Jim McTague

How much impact does government really have on Wall Street? Lots, if you ask Jim McTague, author of Barron's now-weekly DC Currents.

How much impact does government really have on Wall Street? Lots, if you ask Jim McTague, author of Barron's now-weekly DC Currents.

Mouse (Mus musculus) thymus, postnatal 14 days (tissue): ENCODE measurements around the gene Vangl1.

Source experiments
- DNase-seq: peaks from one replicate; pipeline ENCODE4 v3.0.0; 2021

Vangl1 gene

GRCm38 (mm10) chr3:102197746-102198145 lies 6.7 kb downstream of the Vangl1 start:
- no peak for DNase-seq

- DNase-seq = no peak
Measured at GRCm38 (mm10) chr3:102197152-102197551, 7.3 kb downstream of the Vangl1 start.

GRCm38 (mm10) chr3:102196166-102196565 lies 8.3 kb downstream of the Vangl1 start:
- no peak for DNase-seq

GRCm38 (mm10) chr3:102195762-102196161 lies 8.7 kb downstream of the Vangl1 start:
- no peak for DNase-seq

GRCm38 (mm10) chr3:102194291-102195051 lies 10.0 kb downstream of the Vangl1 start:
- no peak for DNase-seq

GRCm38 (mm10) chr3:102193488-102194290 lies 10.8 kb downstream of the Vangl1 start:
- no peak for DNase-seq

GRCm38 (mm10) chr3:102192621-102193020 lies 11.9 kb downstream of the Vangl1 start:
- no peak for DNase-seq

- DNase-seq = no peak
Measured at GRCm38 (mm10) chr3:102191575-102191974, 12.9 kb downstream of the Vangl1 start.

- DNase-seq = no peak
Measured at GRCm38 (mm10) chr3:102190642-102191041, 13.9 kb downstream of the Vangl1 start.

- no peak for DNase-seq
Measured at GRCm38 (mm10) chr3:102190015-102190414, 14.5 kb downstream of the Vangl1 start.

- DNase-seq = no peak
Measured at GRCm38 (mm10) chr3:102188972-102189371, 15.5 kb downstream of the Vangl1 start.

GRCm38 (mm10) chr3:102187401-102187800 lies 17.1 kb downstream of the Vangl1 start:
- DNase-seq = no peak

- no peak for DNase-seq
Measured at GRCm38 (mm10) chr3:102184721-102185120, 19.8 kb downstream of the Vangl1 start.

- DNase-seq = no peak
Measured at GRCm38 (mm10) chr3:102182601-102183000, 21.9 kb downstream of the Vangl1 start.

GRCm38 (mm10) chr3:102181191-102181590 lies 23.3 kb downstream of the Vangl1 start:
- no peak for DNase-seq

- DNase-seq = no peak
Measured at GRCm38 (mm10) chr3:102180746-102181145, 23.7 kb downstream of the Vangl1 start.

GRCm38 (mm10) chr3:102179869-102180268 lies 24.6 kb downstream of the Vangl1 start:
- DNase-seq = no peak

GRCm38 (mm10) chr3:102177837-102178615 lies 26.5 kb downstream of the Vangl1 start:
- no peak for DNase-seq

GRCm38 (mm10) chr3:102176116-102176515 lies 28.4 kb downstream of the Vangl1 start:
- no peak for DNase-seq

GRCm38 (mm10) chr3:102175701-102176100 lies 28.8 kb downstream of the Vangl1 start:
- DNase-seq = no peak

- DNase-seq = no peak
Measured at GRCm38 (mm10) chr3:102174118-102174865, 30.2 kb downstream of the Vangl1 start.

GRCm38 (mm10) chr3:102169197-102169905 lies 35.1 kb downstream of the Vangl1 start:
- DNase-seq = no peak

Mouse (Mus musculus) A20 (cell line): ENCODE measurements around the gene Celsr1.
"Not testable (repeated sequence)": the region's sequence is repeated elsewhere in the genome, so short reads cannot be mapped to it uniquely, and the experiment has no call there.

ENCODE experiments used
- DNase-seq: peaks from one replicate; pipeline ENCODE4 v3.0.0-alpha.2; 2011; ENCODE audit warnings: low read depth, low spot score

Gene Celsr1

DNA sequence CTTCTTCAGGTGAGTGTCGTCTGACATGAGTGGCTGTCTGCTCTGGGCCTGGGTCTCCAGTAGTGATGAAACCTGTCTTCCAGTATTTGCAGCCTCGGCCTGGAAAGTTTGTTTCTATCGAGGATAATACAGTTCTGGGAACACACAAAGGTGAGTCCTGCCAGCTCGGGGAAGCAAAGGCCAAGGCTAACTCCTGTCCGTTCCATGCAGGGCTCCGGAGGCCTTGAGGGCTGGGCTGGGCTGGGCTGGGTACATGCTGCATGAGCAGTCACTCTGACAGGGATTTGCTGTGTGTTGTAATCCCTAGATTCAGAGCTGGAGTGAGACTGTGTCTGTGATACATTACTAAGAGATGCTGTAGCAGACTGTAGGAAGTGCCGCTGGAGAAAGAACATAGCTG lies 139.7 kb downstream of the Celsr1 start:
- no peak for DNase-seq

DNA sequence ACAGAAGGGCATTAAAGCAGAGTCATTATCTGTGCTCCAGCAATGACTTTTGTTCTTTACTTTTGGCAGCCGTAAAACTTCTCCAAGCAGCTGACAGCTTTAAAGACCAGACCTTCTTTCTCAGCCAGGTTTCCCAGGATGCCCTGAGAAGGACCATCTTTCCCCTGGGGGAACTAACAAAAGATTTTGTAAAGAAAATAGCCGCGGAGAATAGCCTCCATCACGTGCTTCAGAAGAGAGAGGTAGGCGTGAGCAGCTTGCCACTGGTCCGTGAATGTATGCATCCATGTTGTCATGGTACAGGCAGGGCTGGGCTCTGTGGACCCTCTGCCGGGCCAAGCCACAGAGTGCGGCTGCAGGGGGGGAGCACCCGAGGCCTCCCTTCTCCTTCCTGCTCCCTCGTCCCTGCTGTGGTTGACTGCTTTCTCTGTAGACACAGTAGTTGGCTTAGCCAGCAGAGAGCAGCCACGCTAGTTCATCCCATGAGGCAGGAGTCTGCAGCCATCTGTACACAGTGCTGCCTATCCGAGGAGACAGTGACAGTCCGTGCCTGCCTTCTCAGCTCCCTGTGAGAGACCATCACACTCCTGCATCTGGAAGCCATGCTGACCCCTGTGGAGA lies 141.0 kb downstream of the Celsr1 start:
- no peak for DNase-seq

PRWeek: What is the concept behind DC Current? Jim McTague: The concept is, like it or not, political actions here in DC have a huge impact on your investments and the markets. These days, it's just not [Alan] Greenspan who can roil the markets. Homeland [security] director Tom Ridge can send stocks plunging with some pastel colors. PRWeek: How will you differentiate DC Currents from other outlets that cover the intersection of politics and money? McTague: It will be better written than most other columns. Also, I am not engaged in pure punditry. I dig up the stories myself. So you get a news scoop, unique analysis, and enjoyable commentary. PRWeek: How did you get your start writing about politics/ Wall Street? McTague: I was a political reporter for The Philadelphia Daily News and was sorely underpaid. I decided to become a business writer because their salaries were double what mine was. I could not afford to go back to grad school for an MBA, however. My late wife, Sandy, was pregnant with the third of our four children at the time. I happened to read an article in Philadelphia magazine called "The Heavy Hitters," which I recall was about convicted felons and AWOL Marines who had become commodity brokers and were making $100,000 a year. So I sent a letter to a Merrill Lynch office and offered my services. Merrill Lynch had a marvelous training program. The company graduated me in August 1982, and I became a retail broker. The next month, the market took off, and people were slam-dunking dollar bills into my pockets. I stayed three years ... then foolishly returned to journalism because I love it more than life in the 36% bracket. PRWeek: Are you receptive to being pitched ideas for the column? McTague: It depends on the pitcher. I have relationships with a few PR pros who understand my need for exclusivity and pitch me interviews with tax, finance, or political experts who see something wonderful or ominous afoot in DC. PRWeek: What is your biggest pet peeve about PR people? McTague: Most have never read us and, thus, are pitching ridiculous ideas. Add to this the nefarious, "Did you get my e-mail." PRWeek: How much impact do you feel Washington really has on the economy? McTague: An inordinate amount. Less would be better for us all. PRWeek: Are presidents given too much credit/blame for the economy's performance? McTague: Not at all. Their policies can act like a stimulant or a blow to the head. Jimmy Carter hired Paul Volcker, who whipped inflation. Bill Clinton worked with the GOP Congress to reform welfare. Bush's tax cuts saved the post-9/11 economy from sinking like a stone. Name: Jim McTague Publication: Barron's Title: Washington bureau chief Preferred contact method: jim.mctague@dowjones.comjim.mctague@dowjones.com Website: www.barrons.com

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